Kaspersky Warns PC Users against Malware from Fake CNN Emails

Kaspersky Warns PC Users against Malware from Fake CNN EmailsAmid the growing tension in Syria, some malware authors are getting busier spreading malicious software through fake emails that supposedly come from Cable News Network (CNN). What is the connection between Syria and the malware? The suspicious email messages announce that the US has supposedly begun bombing the Middle Eastern country.

Kaspersky Labs is calling online users’ attention about this issue. The PC security vendor warned that the risky emails are claiming to be a ‘breaking’ or ‘developing’ news story. Unsuspecting recipients may not be initially aware that the email messages contain malware.

Obviously, the news is a fake report that claims to have originated from CNN. As of this writing, the US has not bombed Syria yet regarding the current turmoil in the region. In a statement, Kaspersky said it is not surprised that cyber-criminals are now jumping into actualities. Thus, we may expect more of those Syria-themed malicious emails to circulate especially if the US actually decides to take military action against the Syrian government.

Fake emails

The risky emails may appear to come from CNN, with the email address [email protected]. The subject line could be quite catchy as it claims that CNN has reported that the US has ‘began bombing.’

According to Kaspersky, at first, the email may not look suspicious. However, once a recipient gets to read the content, he may instantly notice poor English used. For those who know how the US government works in time of such crises, it may also be harder to believe that the White House would abruptly decide to ‘drop 15 bombs’ in Damascus.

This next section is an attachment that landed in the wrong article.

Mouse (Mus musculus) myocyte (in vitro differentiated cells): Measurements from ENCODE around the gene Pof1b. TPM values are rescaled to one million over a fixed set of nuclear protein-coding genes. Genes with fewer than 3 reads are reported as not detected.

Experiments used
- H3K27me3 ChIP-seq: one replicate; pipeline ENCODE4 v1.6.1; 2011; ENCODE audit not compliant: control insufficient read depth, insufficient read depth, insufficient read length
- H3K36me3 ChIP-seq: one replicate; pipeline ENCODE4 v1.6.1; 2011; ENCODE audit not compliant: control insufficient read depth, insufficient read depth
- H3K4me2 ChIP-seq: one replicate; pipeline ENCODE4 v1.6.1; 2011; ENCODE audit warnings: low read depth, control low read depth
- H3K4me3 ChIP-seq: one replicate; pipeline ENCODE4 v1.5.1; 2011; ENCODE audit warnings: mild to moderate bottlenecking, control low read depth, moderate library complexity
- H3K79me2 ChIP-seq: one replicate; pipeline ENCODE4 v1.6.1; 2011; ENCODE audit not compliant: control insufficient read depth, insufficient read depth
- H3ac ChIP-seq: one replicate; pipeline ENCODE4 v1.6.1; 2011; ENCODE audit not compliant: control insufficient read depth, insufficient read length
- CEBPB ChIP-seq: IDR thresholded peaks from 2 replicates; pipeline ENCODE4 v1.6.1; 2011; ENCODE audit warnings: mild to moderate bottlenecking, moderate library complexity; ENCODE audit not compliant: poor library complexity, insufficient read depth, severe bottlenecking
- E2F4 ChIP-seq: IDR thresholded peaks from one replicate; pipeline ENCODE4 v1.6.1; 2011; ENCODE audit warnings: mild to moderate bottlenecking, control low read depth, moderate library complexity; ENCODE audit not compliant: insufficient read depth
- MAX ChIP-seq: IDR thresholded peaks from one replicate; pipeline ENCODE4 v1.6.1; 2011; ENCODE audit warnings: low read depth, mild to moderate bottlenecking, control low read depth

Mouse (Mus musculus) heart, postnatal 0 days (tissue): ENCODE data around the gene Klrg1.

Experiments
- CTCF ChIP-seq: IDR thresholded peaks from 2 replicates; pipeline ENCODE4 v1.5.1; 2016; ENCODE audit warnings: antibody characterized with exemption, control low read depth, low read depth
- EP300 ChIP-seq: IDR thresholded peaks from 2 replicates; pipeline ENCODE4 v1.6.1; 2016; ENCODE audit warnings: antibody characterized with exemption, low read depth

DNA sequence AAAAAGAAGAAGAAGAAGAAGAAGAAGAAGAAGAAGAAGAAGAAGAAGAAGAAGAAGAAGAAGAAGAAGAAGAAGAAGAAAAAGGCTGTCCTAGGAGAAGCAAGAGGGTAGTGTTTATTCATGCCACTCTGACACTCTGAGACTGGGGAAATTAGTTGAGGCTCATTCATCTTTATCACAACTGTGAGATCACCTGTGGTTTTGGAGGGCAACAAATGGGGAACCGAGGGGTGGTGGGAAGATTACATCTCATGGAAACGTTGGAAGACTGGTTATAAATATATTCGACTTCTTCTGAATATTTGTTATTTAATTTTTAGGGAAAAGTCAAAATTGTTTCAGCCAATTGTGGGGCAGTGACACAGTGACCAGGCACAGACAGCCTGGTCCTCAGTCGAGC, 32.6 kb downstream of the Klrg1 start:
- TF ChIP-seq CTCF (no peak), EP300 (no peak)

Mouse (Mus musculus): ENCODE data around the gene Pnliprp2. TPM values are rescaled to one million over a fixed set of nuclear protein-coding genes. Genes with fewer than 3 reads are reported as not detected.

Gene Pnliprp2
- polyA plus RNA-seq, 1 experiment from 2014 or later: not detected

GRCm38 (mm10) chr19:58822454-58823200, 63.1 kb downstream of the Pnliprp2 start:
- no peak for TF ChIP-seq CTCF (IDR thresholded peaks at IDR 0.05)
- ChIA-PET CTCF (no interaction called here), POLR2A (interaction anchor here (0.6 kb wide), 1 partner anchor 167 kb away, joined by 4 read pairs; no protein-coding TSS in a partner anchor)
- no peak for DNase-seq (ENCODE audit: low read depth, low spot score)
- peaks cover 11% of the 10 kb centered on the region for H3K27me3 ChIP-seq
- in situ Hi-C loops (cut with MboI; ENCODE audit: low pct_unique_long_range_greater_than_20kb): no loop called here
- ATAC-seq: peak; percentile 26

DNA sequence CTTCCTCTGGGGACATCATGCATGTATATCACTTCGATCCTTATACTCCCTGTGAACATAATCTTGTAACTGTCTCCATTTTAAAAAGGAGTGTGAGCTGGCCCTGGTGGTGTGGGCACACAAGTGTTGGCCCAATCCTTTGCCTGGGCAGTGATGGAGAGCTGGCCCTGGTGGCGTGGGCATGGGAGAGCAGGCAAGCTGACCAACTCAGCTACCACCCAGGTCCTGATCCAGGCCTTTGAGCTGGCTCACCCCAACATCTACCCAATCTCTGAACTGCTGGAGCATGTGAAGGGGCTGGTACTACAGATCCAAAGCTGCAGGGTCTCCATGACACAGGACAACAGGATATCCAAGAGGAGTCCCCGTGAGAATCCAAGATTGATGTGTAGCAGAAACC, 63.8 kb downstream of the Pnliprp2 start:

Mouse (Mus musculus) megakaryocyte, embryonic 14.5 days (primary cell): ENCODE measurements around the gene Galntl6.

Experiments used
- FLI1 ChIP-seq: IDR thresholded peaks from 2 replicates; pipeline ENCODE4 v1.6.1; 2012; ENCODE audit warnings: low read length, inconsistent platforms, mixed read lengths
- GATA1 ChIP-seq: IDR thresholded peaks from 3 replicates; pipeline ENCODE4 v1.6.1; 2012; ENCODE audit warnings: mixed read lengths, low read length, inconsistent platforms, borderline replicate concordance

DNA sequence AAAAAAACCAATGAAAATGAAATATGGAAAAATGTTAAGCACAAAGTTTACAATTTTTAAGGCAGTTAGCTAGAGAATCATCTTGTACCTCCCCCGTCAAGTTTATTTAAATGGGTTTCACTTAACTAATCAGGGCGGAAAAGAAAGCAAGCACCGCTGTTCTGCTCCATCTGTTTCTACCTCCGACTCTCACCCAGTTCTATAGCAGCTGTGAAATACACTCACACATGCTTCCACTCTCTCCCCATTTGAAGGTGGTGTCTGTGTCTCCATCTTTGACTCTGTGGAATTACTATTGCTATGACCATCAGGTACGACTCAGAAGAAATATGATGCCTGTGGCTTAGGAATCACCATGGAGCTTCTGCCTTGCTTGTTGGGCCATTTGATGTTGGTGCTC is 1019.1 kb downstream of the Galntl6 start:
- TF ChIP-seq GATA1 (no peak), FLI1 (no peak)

There could be other strategic methods that would convince unsuspecting victims to open suspicious email attachments. Kaspersky has advised PC users to be more discerning and to properly scan for viruses any email message that may contain suspicious news stories.

Opening attachments

Kaspersky clarified that the danger comes not in receiving the suspicious emails but in clicking the link provided. Upon clicking the link provided, the email recipient’s PC may instantly get infected by the malware. There may be no indication at the very instant that malicious software was downloaded.

However, the PC user would eventually realize that an exploit kit has been embedded into his system through the link. That malware would specifically target vulnerable and older versions of Java and Adobe Reader.

Once activated, the exploit would also start downloading Trojan-Downloader into the infected PC. That malware would eventually start downloading other different malware.

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About the author

Drew is a regular contributor covering trending topics.